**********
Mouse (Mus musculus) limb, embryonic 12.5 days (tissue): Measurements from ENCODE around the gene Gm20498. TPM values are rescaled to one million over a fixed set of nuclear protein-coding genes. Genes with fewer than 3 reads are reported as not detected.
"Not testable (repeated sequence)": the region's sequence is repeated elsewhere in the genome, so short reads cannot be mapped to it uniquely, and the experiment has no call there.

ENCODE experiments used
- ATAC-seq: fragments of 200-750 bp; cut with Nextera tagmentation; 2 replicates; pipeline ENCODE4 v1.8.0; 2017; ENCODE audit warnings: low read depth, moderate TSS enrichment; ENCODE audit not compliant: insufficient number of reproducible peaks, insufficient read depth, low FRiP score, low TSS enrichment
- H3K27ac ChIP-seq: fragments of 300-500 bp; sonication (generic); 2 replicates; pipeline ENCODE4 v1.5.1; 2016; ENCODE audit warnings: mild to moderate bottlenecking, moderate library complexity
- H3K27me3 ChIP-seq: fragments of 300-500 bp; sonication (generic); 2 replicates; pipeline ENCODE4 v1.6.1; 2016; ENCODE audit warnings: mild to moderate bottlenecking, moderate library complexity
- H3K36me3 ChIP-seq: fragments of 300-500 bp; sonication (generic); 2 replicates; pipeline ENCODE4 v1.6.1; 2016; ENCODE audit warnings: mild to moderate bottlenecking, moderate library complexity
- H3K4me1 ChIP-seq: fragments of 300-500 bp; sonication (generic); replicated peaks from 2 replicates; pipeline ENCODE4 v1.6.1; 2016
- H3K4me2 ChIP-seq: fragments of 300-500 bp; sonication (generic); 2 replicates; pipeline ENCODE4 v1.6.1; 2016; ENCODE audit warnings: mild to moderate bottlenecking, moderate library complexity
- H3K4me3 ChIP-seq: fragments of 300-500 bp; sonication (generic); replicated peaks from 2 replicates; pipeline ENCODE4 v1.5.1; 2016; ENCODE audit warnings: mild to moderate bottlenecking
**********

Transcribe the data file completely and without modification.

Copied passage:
Mouse (Mus musculus) limb, embryonic 12.5 days (tissue): Measurements from ENCODE around the gene Gm20498. TPM values are rescaled to one million over a fixed set of nuclear protein-coding genes. Genes with fewer than 3 reads are reported as not detected.
"Not testable (repeated sequence)": the region's sequence is repeated elsewhere in the genome, so short reads cannot be mapped to it uniquely, and the experiment has no call there.

ENCODE experiments used
- ATAC-seq: fragments of 200-750 bp; cut with Nextera tagmentation; 2 replicates; pipeline ENCODE4 v1.8.0; 2017; ENCODE audit warnings: low read depth, moderate TSS enrichment; ENCODE audit not compliant: insufficient number of reproducible peaks, insufficient read depth, low FRiP score, low TSS enrichment
- H3K27ac ChIP-seq: fragments of 300-500 bp; sonication (generic); 2 replicates; pipeline ENCODE4 v1.5.1; 2016; ENCODE audit warnings: mild to moderate bottlenecking, moderate library complexity
- H3K27me3 ChIP-seq: fragments of 300-500 bp; sonication (generic); 2 replicates; pipeline ENCODE4 v1.6.1; 2016; ENCODE audit warnings: mild to moderate bottlenecking, moderate library complexity
- H3K36me3 ChIP-seq: fragments of 300-500 bp; sonication (generic); 2 replicates; pipeline ENCODE4 v1.6.1; 2016; ENCODE audit warnings: mild to moderate bottlenecking, moderate library complexity
- H3K4me1 ChIP-seq: fragments of 300-500 bp; sonication (generic); replicated peaks from 2 replicates; pipeline ENCODE4 v1.6.1; 2016
- H3K4me2 ChIP-seq: fragments of 300-500 bp; sonication (generic); 2 replicates; pipeline ENCODE4 v1.6.1; 2016; ENCODE audit warnings: mild to moderate bottlenecking, moderate library complexity
- H3K4me3 ChIP-seq: fragments of 300-500 bp; sonication (generic); replicated peaks from 2 replicates; pipeline ENCODE4 v1.5.1; 2016; ENCODE audit warnings: mild to moderate bottlenecking